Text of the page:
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Legends and Lore of Mystical Devenish Island

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Devenish Island

Devenish Island is nestled in the sparkling waters of Lower Lough Erne in County Fermanagh, Northern Ireland. This small island of just over 150 acres holds a wealth of history and intrigue waiting to be explored. Dotted with ancient monastic ruins dating back to the 6th century AD, Devenish Island offers visitors a chance to step back in time and imagine life during early Christian Ireland. In this blog post, we’ll take a virtual tour of Devenish Island and uncover its fascinating secrets. 

From its impressive round tower to its rare high crosses, we’ll learn about the monastic settlement founded here by Saint Molaise over 1400 years ago. We’ll also discover some of the island’s more recent history and highlight why you must add Devenish Island to your list of places to visit in Northern Ireland. So come along for the journey as we drift back through the centuries to reveal the magic of Devenish!

The Earliest Inhabitants:

While the first recorded settlement on Devenish Island dates back to the 6th century AD, archaeological evidence indicates people lived there long before Saint Molaise arrived. Mesolithic stone tools discovered here suggest it was inhabited during the Middle Stone Age as early as 8000 BC. The island’s proximity to the lake and fertile land made it an ideal spot for Ireland’s early hunters and gatherers to settle. 

Traces of an early Christian ringfort have also been found on Devenish, hinting at activity between the Iron Age and the early medieval period. But it was only with the arrival of Saint Molaise in the late 6th century that the island became home to the monastery and religious community that brought it fame.

Saint Molaise and the Monastery:

Saint Molaise was a prominent figure in early Irish Christianity who founded over 150 churches and monasteries across Ireland, Scotland, and Wales. Around 580 AD he chose Devenish Island as the location for one of his most famous monasteries, drawn by its peaceful isolation on the secluded lake. Under Molaise’s leadership, Devenish became a renowned centre of Christian learning and scholarship, pivotal in spreading the faith across Ulster.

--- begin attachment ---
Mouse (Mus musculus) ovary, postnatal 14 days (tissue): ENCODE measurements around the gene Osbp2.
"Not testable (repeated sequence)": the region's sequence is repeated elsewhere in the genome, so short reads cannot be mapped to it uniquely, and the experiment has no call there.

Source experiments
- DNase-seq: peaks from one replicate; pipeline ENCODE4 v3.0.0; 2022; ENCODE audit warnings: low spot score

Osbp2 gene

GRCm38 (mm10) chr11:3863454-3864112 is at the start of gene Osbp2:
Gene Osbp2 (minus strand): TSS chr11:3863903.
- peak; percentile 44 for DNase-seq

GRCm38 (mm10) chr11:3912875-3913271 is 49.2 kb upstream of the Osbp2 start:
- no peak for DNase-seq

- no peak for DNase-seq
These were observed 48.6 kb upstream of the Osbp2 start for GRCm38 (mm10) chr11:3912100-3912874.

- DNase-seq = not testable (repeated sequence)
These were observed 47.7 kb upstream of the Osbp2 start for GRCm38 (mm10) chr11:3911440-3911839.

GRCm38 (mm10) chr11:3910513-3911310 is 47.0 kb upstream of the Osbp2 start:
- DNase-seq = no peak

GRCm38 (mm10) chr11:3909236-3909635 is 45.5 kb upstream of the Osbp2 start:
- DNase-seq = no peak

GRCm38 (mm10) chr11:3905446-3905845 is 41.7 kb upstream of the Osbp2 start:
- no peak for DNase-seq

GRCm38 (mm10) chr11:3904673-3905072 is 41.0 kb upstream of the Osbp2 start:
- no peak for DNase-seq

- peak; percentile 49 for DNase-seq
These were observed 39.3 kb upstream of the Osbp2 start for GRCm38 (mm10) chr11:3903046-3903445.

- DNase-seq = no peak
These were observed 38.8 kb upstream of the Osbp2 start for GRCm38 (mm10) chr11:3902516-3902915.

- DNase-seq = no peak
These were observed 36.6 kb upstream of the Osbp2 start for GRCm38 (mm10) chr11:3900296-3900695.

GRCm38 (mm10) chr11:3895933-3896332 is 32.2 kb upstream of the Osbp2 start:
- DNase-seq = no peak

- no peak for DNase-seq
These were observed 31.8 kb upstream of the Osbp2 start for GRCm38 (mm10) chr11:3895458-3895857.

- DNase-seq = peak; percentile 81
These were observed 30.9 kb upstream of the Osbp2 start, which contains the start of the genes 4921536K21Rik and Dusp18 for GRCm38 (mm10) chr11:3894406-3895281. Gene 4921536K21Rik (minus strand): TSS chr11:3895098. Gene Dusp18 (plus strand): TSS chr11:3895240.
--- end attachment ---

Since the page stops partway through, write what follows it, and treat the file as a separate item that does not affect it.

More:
The monastery remained an important site even after Molaise died in 563 AD, hosting synods and producing brilliant illuminated manuscripts. At its peak in the 8th-10th centuries, the Devenish monastery was home to over 1000 monks and scholars.

The site boasts the remains of two medieval churches, Teampall Mor and Teampall Bec. Teampall Mor, or the “Great Church”, was built in the 12th century on the foundations of an earlier church and is renowned for its carved Romanesque arches at the entrance. Teampull Bec, or the “Small Church” dates back to the 10th century, with its simple layout more typical of early medieval Irish churches. 

Devenish also features one of the finest examples of an Irish round tower, soaring over 100 feet into the air. These tall hollow towers were likely used as bell towers and possibly refuge in times of attack. Overlooking Teampull Mor graveyard is the striking Latin Cross, one of only two of its kind left in Ireland. Dating to the 9th century, its east-facing orientation suggests strong links to European influences in Celtic Christianity.

Viking Raids and Medieval Decline: